If a person responds to ketamine, it can quickly reduce suicidality (life-threatening thoughts and actions) and relieve other serious depression symptoms. Ketamine can also be used to treat depression in conjunction with anxiety. A new study has discovered how ketamine can be used to treat difficult-to-treat depression.
The discovery that the anesthetic ketamine can help people suffering from severe depression has raised hopes for new treatment options. Researchers at Sweden’s Karolinska Institutet have discovered new mechanistic insights into how the drug exerts its antidepressant effect. The research was published in the journal Molecular Psychiatry.
According to the World Health Organization, depression is the leading cause of disability worldwide, affecting over 360 million people each year. Both genetics and environmental factors influence the risk of suffering. The most commonly prescribed antidepressants, such as SSRIs, affect nerve signaling in the brain via monoamines. However, these drugs can take a long time to work, and more than 30% of sufferers experience no relief at all.
As a result, there is a significant need for new types of antidepressants with faster action and a broader effect. The anesthetic ketamine, which has been registered for several years in the form of a nasal spray for the treatment of intractable depression, is a significant breakthrough.
The discovery that the anesthetic ketamine can help people with severe depression has raised hopes of finding new treatment options for the disease. Researchers have now identified novel mechanistic insights how the drug exerts its antidepressant effect.
Unlike traditional antidepressants, ketamine affects nerve signaling via the glutamate system, but it is not clear how the antidepressant effect is mediated. When the medication takes effect, it quickly relieves depressive symptoms and suicidal thoughts.
However, ketamine can cause undesirable side effects such as hallucinations and delusions, and there is a risk of abuse, so alternative medications are required. The researchers want to learn more about how ketamine works so that they can develop substances that have the same rapid effect but without the side effects.
Karolinska Institutet researchers have conducted additional research into the molecular mechanisms underlying ketamine’s antidepressant effects in a new study. The researchers demonstrated that ketamine reduced so-called presynaptic activity and the persistent release of the neurotransmitter glutamate using experiments on both cells and mice.
“Because increased glutamate release has been linked to stress, depression, and other mood disorders, lowered glutamate levels may explain some of the effects of ketamine,” says Per Svenningsson, professor at Karolinska Institutet’s Department of Clinical Neuroscience and the study’s last author.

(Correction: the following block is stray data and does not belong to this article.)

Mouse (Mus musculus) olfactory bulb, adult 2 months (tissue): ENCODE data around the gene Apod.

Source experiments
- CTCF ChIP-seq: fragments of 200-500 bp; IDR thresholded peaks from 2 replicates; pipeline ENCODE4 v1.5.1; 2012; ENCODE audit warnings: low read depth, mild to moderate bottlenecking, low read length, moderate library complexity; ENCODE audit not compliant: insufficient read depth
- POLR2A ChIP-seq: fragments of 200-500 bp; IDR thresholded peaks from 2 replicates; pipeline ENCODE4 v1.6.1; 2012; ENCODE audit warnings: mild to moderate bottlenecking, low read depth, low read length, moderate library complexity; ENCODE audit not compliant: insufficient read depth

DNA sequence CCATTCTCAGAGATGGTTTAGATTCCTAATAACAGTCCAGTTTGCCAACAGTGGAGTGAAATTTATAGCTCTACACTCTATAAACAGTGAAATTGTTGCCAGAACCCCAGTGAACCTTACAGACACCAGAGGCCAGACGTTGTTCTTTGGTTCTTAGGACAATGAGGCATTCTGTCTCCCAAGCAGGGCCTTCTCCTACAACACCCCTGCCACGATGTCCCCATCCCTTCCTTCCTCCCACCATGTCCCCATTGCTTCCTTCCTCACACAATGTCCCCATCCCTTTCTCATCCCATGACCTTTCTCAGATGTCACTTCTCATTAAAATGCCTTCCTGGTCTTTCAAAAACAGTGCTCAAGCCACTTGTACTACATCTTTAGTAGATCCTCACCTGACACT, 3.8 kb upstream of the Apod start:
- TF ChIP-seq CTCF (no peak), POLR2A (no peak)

When nerve signals are transmitted, they pass from one neuron to the next via synapses, which are small gaps where two neurons meet. The researchers discovered that ketamine directly stimulated AMPA receptors, which are located postsynaptically, that is, in the part of the nerve cell that receives signals, resulting in increased release of the neurotransmitter adenosine, which inhibits presynaptic glutamate release.
Ketamine’s effects could be mitigated by inhibiting presynaptic adenosine A1 receptors, according to the researchers. “This suggests that ketamine’s antidepressant action can be regulated by a feedback mechanism. It is new knowledge that can explain some of the ketamine’s rapid effects “according to Per Svenningsson.
The same research group recently reported on the disease mechanism in depression in collaboration with Rockefeller University. The findings, which were also published in the journal Molecular Psychiatry, show how the molecule p11 influences the onset of depression by affecting cells on the surface of the brain cavity, ependymal cells, and the flow of cerebrospinal fluid.
Ketamine’s mechanism of action is not completely understood. Ketamine may be able to help people successfully manage depression when other treatments have failed because it exerts an antidepressant effect via a novel mechanism.
Ketamine’s likely target in the brain is NMDA receptors. Ketamine appears to increase the amount of a neurotransmitter called glutamate in the spaces between neurons by binding to these receptors. Glutamate then activates connections in a different receptor known as the AMPA receptor. The initial blockade of NMDA receptors and activation of AMPA receptors results in the release of other molecules that aid neurons in communicating with one another via new pathways. This process, known as synaptogenesis, is thought to influence mood, thought patterns, and cognition.